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Open Access Research article

Apolipoprotein E gene polymorphism is not a strong risk factor for diabetic nephropathy and retinopathy in Type I diabetes: case-control study

Natalia S Shcherbak

Author Affiliations

St.Petersburg State Medical University, Laboratory of Molecular Cardiology, L.Tolstoy St. 6/8, St.Petersburg, 197189, Russia

BMC Medical Genetics 2001, 2:8  doi:10.1186/1471-2350-2-8

Published: 24 July 2001



The gene encoding apolipoprotein E (APOE) has been proposed as a candidate gene for vascular complications in Type I diabetes. This study aimed to investigate the influence of three-allelic variations in the APOE gene for the development of diabetic retinopathy and nephropathy.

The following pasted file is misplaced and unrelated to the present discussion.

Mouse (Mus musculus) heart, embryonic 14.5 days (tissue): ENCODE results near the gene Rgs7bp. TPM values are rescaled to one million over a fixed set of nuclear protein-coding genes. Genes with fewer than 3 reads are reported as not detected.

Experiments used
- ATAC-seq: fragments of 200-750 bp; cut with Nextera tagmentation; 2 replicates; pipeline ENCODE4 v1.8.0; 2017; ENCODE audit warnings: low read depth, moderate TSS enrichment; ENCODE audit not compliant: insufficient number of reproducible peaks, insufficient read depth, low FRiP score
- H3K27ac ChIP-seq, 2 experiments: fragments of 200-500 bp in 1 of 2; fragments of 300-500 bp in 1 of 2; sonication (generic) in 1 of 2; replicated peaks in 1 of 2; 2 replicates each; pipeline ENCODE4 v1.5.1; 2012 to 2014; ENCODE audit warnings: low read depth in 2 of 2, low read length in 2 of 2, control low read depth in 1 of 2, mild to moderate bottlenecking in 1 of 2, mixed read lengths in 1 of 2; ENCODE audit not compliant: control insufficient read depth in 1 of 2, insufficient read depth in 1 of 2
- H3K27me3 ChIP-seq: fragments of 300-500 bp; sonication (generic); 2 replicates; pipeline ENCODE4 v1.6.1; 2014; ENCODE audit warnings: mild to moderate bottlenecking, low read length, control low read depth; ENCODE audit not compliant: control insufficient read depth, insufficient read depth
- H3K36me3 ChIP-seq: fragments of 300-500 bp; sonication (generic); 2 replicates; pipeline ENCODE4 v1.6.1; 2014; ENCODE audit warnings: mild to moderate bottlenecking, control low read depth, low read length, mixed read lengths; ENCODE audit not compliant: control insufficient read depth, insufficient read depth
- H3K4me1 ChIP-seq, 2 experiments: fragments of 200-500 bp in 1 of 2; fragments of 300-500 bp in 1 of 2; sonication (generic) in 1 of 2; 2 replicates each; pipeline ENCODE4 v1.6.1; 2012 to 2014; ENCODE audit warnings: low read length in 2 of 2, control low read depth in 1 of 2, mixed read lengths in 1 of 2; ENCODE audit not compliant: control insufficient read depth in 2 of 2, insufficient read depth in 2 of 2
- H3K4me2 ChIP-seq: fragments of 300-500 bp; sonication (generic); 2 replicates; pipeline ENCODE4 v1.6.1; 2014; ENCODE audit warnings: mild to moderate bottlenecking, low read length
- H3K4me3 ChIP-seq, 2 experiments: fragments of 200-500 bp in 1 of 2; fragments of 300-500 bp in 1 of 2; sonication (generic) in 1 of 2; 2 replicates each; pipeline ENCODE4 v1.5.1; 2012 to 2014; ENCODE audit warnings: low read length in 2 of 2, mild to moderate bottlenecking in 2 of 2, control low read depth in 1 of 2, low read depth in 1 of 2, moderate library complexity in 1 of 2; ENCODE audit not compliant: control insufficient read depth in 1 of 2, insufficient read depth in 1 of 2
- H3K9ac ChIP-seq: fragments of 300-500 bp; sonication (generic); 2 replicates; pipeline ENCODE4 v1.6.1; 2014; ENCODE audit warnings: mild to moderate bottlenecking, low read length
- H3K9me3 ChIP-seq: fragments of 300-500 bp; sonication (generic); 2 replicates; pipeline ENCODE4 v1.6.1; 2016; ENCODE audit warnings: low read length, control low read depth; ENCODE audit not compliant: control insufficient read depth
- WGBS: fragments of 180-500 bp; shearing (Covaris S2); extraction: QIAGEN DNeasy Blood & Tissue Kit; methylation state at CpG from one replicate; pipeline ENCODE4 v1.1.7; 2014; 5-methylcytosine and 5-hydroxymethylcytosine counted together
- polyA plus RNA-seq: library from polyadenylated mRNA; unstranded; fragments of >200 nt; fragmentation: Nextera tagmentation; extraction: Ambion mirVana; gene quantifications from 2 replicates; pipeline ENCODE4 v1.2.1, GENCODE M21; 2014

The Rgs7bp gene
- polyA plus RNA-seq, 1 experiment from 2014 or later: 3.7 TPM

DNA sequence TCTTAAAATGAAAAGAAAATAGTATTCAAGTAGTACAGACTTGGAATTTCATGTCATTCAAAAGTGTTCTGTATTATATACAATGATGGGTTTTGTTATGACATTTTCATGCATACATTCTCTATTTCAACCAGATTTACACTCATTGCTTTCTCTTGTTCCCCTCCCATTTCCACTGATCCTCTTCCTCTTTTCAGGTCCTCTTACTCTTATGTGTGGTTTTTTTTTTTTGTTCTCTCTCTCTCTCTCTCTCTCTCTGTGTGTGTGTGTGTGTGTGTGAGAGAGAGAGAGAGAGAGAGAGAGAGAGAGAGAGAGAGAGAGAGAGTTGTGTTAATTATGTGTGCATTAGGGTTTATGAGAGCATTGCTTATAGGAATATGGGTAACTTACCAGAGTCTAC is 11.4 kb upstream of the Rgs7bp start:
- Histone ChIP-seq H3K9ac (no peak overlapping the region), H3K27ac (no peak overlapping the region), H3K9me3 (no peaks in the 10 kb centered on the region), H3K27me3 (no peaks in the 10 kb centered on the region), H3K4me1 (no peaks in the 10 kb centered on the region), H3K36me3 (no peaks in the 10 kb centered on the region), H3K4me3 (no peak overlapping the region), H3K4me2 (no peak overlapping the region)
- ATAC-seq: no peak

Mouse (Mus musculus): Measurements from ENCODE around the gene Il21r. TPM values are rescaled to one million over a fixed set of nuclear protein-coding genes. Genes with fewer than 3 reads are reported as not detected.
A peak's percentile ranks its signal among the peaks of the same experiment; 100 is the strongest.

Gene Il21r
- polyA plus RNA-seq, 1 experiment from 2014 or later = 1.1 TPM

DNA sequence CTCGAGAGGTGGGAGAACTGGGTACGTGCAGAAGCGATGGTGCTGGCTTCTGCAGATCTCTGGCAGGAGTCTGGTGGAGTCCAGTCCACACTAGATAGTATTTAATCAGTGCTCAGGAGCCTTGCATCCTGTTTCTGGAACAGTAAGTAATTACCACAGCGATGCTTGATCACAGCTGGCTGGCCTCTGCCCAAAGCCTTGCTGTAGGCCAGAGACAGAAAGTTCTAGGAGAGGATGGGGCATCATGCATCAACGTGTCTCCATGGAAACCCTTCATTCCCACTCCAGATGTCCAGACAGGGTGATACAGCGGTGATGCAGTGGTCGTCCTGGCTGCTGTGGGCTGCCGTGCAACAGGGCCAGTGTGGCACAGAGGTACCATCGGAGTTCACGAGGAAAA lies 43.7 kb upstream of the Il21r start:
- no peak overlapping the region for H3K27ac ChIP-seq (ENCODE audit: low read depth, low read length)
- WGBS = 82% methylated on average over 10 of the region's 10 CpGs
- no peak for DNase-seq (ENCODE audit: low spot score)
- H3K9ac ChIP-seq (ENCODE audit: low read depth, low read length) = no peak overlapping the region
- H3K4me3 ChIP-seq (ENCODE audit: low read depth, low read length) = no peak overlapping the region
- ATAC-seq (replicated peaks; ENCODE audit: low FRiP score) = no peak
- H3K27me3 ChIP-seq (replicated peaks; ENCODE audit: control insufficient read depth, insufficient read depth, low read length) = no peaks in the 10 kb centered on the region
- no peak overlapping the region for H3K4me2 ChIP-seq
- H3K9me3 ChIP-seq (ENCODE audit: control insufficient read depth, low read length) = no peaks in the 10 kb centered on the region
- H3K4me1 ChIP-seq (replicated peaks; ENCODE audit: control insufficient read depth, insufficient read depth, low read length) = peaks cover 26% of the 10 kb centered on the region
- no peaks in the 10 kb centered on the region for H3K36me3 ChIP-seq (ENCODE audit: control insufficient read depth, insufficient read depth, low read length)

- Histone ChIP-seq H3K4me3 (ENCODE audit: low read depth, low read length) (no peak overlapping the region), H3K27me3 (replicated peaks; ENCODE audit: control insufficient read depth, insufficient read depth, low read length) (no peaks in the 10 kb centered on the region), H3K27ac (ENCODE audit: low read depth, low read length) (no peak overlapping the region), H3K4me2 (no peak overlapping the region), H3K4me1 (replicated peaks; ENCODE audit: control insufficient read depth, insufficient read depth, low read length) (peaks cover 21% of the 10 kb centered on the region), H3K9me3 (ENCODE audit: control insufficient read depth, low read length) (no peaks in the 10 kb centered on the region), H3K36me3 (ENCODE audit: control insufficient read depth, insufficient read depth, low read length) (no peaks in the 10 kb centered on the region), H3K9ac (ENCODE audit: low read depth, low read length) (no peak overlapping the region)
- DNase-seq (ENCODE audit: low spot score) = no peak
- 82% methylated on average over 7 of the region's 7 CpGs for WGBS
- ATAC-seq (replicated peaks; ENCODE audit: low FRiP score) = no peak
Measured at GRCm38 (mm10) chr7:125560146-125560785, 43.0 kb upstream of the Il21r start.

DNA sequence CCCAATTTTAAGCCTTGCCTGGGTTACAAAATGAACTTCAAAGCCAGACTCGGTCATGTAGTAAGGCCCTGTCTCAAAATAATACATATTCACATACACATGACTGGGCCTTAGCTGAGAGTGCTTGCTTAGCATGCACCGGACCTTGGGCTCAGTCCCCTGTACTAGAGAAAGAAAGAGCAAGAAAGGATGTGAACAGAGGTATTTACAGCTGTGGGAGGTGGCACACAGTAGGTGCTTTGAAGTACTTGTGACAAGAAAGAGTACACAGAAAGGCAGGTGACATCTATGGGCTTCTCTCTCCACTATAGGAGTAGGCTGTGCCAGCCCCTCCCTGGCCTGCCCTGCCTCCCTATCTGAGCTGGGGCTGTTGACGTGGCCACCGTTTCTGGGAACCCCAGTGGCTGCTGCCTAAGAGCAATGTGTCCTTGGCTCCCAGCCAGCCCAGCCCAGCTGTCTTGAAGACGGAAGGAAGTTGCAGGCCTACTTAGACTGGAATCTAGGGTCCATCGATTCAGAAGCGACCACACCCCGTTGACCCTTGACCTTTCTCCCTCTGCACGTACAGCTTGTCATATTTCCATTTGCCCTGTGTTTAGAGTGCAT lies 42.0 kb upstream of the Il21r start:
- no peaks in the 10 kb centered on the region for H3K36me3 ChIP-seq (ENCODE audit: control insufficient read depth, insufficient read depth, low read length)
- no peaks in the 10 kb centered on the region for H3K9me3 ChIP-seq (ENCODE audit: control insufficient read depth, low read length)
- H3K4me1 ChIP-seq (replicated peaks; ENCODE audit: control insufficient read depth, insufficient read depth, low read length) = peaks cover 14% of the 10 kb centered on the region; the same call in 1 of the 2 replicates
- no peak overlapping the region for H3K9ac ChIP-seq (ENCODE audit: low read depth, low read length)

Neither APOE alleles frequencies or APOE genotypes frequencies differed between Type I diabetic groups either with or without nephropathy. Similar results were found for patients with and without diabetic retinopathy.


APOE gene polymorphism does not determine genetic susceptibility for the development of diabetic retinopathy in Type I diabetes patients. Association between APOE gene polymorphism and diabetic nephropathy may be weak or moderate, but not strong.